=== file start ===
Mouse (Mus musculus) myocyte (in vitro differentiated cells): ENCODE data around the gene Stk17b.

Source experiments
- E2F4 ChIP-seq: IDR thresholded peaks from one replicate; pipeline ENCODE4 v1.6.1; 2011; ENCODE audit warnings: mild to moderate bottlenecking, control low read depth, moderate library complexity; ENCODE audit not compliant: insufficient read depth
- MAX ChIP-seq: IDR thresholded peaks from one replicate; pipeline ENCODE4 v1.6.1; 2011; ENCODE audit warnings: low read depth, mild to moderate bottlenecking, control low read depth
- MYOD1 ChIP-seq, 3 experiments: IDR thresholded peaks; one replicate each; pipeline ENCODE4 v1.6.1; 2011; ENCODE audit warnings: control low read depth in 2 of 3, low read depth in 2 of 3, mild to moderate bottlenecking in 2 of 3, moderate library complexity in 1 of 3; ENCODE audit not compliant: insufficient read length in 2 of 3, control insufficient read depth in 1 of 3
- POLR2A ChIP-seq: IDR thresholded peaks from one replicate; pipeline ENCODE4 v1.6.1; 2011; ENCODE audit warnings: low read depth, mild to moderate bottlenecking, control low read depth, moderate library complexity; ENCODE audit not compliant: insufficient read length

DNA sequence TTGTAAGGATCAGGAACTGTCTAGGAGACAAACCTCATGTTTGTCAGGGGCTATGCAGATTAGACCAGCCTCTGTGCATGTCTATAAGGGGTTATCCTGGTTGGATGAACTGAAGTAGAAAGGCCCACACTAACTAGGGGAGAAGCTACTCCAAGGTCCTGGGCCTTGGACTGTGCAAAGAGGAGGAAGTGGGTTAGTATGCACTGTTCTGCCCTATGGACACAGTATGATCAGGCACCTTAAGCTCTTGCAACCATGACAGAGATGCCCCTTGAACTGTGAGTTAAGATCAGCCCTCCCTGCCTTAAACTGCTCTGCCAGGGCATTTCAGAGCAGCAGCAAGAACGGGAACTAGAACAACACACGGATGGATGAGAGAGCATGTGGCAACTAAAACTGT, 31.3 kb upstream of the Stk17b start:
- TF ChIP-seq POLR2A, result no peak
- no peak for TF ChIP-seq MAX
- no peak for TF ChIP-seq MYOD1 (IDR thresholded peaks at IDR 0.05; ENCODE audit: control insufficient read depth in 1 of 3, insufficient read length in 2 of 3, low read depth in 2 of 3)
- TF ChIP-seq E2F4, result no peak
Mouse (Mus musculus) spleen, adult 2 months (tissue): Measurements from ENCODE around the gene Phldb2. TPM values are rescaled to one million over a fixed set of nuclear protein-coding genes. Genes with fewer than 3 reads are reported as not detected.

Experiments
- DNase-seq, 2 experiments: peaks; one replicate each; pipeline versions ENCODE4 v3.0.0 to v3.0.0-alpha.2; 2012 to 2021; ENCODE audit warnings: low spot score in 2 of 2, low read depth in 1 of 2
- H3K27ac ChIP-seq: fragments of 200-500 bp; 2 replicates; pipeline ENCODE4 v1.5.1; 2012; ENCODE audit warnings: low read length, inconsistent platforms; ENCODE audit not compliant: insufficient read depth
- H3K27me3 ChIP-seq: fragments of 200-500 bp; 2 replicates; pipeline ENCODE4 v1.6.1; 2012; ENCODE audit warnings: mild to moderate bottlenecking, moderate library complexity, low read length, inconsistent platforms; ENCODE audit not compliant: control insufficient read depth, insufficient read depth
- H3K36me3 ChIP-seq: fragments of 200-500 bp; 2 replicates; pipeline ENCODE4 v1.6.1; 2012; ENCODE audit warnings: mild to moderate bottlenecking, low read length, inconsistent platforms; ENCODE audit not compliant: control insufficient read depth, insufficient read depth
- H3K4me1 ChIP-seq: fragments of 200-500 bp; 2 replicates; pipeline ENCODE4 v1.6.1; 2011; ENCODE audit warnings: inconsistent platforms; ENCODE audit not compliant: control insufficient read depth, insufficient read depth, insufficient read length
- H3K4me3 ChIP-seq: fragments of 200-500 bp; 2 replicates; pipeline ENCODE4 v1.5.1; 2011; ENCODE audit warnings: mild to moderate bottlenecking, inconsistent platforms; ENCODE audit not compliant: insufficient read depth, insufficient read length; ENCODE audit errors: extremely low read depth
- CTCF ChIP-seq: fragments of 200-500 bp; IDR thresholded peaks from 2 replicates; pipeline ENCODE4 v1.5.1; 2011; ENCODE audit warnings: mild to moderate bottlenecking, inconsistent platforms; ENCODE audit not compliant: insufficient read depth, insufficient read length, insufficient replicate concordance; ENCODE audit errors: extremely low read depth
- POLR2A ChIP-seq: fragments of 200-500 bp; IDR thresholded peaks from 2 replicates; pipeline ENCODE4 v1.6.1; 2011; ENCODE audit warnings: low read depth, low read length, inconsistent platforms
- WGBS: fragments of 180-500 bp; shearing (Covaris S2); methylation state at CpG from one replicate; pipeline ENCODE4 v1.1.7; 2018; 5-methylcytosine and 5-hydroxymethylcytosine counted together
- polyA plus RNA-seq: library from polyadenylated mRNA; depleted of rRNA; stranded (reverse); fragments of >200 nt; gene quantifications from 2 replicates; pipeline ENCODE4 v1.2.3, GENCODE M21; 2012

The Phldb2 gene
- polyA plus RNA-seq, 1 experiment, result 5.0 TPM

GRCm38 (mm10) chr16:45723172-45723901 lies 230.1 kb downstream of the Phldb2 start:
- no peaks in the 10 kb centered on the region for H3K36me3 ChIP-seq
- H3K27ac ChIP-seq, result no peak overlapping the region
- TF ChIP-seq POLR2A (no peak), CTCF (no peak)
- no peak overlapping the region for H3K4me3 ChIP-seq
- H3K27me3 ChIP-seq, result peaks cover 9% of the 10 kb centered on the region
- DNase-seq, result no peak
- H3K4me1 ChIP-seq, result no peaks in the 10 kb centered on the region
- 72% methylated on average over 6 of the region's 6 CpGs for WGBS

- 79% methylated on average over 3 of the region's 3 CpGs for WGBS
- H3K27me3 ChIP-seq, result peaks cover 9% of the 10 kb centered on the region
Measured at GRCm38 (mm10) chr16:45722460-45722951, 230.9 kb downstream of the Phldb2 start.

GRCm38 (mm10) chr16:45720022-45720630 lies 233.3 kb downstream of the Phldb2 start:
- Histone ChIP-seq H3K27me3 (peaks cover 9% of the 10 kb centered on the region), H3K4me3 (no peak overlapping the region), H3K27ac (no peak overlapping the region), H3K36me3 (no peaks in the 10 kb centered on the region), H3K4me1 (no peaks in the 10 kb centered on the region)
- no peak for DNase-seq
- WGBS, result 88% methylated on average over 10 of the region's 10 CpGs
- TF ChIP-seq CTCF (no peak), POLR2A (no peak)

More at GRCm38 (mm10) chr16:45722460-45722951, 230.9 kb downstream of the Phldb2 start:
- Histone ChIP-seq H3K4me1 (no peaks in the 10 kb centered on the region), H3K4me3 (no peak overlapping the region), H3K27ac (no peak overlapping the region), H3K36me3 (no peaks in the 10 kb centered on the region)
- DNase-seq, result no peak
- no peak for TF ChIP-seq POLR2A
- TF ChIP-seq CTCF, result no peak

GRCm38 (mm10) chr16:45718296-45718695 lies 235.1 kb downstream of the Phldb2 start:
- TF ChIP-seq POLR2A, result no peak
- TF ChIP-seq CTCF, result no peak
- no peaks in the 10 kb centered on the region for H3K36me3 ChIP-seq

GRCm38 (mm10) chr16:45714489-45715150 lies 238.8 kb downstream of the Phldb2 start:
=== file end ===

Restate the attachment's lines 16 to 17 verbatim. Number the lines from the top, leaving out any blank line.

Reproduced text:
- H3K27me3 ChIP-seq: fragments of 200-500 bp; 2 replicates; pipeline ENCODE4 v1.6.1; 2012; ENCODE audit warnings: mild to moderate bottlenecking, moderate library complexity, low read length, inconsistent platforms; ENCODE audit not compliant: control insufficient read depth, insufficient read depth
- H3K36me3 ChIP-seq: fragments of 200-500 bp; 2 replicates; pipeline ENCODE4 v1.6.1; 2012; ENCODE audit warnings: mild to moderate bottlenecking, low read length, inconsistent platforms; ENCODE audit not compliant: control insufficient read depth, insufficient read depth